Mob Rules is committed to operating its business in as transparent and open a manner as possible. We think that doing so will help earn your trust, and we hope to serve as a model to inspire other businesses to do operate transparently as well. But what does “operate transparently” mean?
We take our cues on transparency and openness from Open Game Labs, which is developing a checklist and verification process for transparency. It’s in the earliest stages and is liable to change and grow, but right now it’s a great guide for us.
Mob Rules will make the following information about our business open and easily accessible to everyone. We will also submit to regular transparency audits and ratings from Open Game Labs.
- Sales Volume: Quarterly sales of all products.
- Fundraising Data: Amount raised and number of donors through Kickstarter or other sources.
- Sponsorship Data: Amount taken in through advertising and sponsorship.
- Investment Data: Amount invested every quarter.
- Gross Income: Total funds taken in every quarter.
- Net Income: Total profits after expenses and profit sharing.
- Total Employee Compensation: Divided between salaries, bonuses, and profit sharing.
- Expenses by Category: Charts of how much we spend arranged by category.
- Costs for Manufacturing suppliers, vendors, and goods.
- Sales demographics: General info about ages, locations, amount paid.
- Marketing Data: cost of marketing and metrics for its effectiveness.
- Corporate bylaws and decision-making process.
- Compensation, bonus, and profit-sharing plan details.
- Employment policy and manuals.
Open Game Labs is developing an infrastructure to make reporting, sharing, and accessing all this information easy, but none of that is in place right now. For now, we’ll report the information here on our site.
How do we get from a handful of developers with a small grant to a game you can play and enjoy the hell out of? We’ve got a plan. There are elements of this plan that might seem crazy to some. Certainly we’re trying to do some unusual things, and our particular combination of unusual, untried, and untested ambitions is probably unique. But that is by design. Our first priority is to make some great games, but almost as importantly, we want to find out if this new way of funding their development can actually work.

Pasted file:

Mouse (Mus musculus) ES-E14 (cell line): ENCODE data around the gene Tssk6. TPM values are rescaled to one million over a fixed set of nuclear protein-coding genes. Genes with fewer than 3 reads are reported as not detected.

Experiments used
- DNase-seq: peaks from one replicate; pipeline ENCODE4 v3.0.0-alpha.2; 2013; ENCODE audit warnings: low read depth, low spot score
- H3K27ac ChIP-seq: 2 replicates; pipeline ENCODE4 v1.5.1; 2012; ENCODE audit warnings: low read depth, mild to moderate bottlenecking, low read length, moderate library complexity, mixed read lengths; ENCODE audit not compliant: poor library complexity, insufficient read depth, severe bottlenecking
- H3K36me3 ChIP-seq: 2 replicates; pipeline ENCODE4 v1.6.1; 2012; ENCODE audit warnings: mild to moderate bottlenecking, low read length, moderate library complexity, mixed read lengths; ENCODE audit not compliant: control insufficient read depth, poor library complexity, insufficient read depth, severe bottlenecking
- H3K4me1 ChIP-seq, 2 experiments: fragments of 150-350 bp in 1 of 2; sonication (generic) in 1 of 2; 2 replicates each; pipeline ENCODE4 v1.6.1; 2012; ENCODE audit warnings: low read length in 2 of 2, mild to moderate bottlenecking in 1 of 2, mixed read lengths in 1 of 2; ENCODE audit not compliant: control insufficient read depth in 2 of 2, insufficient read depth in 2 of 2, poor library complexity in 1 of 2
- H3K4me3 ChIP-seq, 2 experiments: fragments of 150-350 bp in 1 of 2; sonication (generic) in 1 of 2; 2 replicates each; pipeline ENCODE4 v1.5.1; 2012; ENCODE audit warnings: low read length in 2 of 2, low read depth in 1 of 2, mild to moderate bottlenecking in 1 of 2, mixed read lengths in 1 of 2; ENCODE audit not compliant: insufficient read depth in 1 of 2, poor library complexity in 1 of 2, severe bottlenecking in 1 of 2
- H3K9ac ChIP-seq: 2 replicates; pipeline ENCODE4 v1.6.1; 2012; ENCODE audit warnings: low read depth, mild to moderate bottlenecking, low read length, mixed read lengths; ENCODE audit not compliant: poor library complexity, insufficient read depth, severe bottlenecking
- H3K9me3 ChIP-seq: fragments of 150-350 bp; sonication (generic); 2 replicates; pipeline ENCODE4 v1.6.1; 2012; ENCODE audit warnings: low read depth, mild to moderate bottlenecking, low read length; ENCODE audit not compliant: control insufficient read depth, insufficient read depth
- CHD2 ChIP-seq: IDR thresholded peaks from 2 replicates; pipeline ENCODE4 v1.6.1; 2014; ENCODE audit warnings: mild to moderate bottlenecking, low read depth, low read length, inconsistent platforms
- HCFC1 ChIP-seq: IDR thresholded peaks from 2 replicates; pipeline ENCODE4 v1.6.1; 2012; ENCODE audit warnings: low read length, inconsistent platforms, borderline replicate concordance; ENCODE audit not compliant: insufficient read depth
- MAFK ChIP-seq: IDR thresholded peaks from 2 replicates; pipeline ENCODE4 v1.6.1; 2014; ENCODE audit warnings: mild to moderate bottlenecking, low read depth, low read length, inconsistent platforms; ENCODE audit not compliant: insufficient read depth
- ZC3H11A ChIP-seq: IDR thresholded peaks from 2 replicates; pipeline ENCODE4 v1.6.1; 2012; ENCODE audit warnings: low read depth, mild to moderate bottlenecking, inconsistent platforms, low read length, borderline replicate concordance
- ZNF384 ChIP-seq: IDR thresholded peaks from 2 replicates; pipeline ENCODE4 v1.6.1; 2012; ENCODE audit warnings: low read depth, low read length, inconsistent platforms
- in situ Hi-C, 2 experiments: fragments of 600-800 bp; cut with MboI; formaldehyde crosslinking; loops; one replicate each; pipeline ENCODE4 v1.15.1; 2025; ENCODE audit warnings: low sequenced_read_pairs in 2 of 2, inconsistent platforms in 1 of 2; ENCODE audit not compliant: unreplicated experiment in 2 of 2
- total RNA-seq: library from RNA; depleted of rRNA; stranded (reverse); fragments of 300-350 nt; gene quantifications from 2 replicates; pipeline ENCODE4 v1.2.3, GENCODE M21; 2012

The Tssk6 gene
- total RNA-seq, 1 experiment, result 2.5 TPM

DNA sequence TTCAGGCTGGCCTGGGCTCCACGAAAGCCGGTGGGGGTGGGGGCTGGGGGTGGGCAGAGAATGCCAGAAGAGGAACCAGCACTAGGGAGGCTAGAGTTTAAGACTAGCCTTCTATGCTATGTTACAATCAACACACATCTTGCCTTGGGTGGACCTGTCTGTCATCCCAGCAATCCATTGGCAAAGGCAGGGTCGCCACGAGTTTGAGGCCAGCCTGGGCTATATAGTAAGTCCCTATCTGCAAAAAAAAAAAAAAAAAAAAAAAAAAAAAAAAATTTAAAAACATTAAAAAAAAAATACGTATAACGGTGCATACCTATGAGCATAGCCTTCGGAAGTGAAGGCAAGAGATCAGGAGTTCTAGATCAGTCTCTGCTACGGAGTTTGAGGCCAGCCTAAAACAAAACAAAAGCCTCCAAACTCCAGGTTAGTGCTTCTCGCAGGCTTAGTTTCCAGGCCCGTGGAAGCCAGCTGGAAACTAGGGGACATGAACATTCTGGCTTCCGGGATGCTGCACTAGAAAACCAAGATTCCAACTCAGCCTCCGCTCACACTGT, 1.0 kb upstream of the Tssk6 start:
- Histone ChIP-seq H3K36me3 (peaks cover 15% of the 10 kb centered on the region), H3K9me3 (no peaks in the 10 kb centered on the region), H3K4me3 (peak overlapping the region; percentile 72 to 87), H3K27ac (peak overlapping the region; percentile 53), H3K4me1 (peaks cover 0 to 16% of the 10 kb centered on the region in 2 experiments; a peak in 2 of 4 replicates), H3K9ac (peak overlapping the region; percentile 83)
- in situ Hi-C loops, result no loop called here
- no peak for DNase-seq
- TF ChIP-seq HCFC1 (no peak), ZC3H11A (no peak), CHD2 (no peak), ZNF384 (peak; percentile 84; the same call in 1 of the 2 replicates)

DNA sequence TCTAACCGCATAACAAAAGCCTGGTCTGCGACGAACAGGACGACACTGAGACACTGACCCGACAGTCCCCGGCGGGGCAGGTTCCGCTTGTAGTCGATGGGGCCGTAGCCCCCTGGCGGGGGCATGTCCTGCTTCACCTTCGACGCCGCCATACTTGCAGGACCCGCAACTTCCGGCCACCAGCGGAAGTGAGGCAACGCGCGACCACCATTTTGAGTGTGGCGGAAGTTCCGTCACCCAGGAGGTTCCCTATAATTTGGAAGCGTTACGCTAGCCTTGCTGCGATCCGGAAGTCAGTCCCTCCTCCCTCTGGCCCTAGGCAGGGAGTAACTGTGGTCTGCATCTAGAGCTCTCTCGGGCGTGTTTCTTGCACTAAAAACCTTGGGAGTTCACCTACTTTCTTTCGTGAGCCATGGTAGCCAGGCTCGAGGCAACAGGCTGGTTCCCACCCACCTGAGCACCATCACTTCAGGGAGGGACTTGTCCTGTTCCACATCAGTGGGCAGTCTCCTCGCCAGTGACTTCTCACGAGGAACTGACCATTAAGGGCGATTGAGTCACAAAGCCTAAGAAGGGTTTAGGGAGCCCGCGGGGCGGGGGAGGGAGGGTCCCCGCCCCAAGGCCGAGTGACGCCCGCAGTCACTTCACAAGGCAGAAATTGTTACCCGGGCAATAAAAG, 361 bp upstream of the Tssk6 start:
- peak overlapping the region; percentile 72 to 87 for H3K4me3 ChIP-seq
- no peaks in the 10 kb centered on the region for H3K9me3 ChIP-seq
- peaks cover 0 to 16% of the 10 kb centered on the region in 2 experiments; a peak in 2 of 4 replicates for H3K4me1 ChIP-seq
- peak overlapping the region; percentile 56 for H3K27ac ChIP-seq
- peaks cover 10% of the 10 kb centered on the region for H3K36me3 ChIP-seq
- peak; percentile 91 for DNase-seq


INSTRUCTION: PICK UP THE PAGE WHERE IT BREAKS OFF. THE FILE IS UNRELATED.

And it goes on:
Step 1: R&D with a Support from Open Game Labs
This is what we started doing before launch, working with a team of three on a shoestring budget to build the basic structure for the game. All three of our possible winning games share enough underlying features that work done here applies to all of them.
Step 2: $20,000+ Funding Drive
This step starts with the launch of this site. Using Kickstarter, we’re trying to raise at least $20,000 to see us through our prototype development phase. At the end of that, we’ll have a fun, playable demo of the game.
Step 3: Vote and Build Prototype
Once we’ve raised our twenty-grand, it will be up to the generous supporters who provided those funds to vote on which of the three games we’re going to make. Then we’ll bear down and get that prototype made.
Step 4: $50,000 to $100,000+ Funding Drive
With prototype in digital hand, we have our second fund raiser, and this time it’s a big one. We’ll know better by then how much we’ll need, but $100,000 seems a likely goal. We’ll have two months to try and raise this money, all the while working away on the full game.
Step 5: Build and Release
Shooting for about a year after we start this whole thing, we’ll use all that generous support to finish the game. We’ll regularly come to the voters to get their opinions and ask them to decide certain features and design elements. The budget will include enough resources for our team to continue supporting the game in the months after its release.
After that, well, we repeat the whole process for the next game. And the next. Onwards into infinity.